In college, Robert Emery Meachem played for the Tennessee Volunteers. He was a pretty good wide receiver back then. Some questioned his ability to make catches then, not high-pointing enough and catching too many balls with his body.
His production was none too shabby. He led the team with a career-high 71 catches for a school single-season record 1,298 yards (18.3 average) to lead the Southeastern Conference, including 11 touchdowns.
He also managed to become only the sixth player in the SEC to break the 2,000-yard receiving mark. None of which is too shabby when you consider that the guy throwing him the football was Erik Ainge.
Often the quarterback makes the wide receiver. In college sometimes the converse is true.
Unsurprisingly, he declared and was drafted 27th overall by the Saints. What is interesting, though, is that had he fallen another three places, it's likely that he was atop the board of another team if rumor is to be believed -- the San Diego Chargers. They ended up drafting another wide receiver, Craig "Buster" Davis, whose nickname of "Buster" was likely misspelt, being two letters too long as it stands.
It's difficult to discuss his role in the Saints offense without first discussing the unit as a whole. Sean Peyton -- like Norv Turner and other head coaches and offensive coordinators -- has a very clear vision of his offense. He has (effectively) two tight ends who can run a seam route as easily as one across the middle (Marques Colston, Jimmy Graham/Jeremy Shockey), and a stable of running backs he can choose to either power down the middle or play screen passes to. He also has a deep threat that helps keep defenses stretched to open up the space underneath.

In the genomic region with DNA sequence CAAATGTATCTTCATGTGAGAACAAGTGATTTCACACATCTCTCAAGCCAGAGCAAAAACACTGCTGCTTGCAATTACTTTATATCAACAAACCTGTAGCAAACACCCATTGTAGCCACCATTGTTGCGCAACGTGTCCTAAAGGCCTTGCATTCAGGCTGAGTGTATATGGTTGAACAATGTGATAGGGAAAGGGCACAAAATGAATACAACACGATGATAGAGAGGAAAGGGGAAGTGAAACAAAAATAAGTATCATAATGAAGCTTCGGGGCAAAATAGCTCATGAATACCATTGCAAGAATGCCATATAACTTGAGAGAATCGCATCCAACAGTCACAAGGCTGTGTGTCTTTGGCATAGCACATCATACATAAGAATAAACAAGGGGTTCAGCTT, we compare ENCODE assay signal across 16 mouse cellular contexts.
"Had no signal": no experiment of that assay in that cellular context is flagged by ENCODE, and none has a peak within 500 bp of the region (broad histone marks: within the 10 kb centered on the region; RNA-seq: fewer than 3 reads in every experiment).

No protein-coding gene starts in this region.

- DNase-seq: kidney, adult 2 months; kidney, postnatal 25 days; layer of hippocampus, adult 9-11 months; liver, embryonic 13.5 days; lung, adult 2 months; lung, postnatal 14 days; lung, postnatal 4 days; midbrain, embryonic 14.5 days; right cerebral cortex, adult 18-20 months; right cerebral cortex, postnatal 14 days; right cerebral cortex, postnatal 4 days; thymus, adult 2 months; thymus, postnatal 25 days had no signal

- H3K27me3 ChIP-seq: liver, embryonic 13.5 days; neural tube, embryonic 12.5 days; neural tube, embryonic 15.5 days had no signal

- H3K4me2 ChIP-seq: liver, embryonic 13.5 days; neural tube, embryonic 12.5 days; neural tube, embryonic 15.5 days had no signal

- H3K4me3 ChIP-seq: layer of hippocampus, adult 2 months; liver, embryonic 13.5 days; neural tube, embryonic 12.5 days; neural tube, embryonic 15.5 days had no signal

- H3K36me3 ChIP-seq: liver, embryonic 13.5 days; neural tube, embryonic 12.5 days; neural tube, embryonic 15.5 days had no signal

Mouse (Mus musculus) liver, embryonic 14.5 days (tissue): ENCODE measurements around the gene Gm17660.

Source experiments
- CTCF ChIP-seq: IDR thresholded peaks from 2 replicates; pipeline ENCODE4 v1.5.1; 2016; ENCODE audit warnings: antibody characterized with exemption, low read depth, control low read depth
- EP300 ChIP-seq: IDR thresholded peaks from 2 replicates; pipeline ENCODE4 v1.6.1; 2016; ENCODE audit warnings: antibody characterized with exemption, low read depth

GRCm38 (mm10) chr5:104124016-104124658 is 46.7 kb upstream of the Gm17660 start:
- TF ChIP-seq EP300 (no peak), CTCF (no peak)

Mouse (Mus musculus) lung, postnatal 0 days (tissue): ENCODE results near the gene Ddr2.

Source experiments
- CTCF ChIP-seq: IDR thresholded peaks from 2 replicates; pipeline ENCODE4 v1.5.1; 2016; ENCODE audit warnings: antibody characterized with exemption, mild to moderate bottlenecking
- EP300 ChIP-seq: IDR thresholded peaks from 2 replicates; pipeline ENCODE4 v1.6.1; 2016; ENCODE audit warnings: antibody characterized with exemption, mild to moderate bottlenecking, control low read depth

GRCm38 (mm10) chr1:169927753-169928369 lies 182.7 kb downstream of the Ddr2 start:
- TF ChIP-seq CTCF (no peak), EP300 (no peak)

That's Meachem's job - to pull as many defenders as far away from the line of scrimmage, and for as long as possible.
New Orleans "leads" the league in teams that target their wide receivers the fewest. The league norm is around 60 percent of passing plays target a wide receiver. For the Saints, it's 45 percent.
This is what leads to a lot of the mythos surrounding his production.
When teams try to take Colston, Graham or Darren Sproles away by putting an extra man in there, Payton and Brees can just as easily say, "thanks very much ... see ya" and drop a long ball in there. No problem. We've all seen the Saints play. We've all seen them happily move the chains before sending a cannon downfield.
I'd suggest that Meachem's NFL numbers are far from bad. Are they...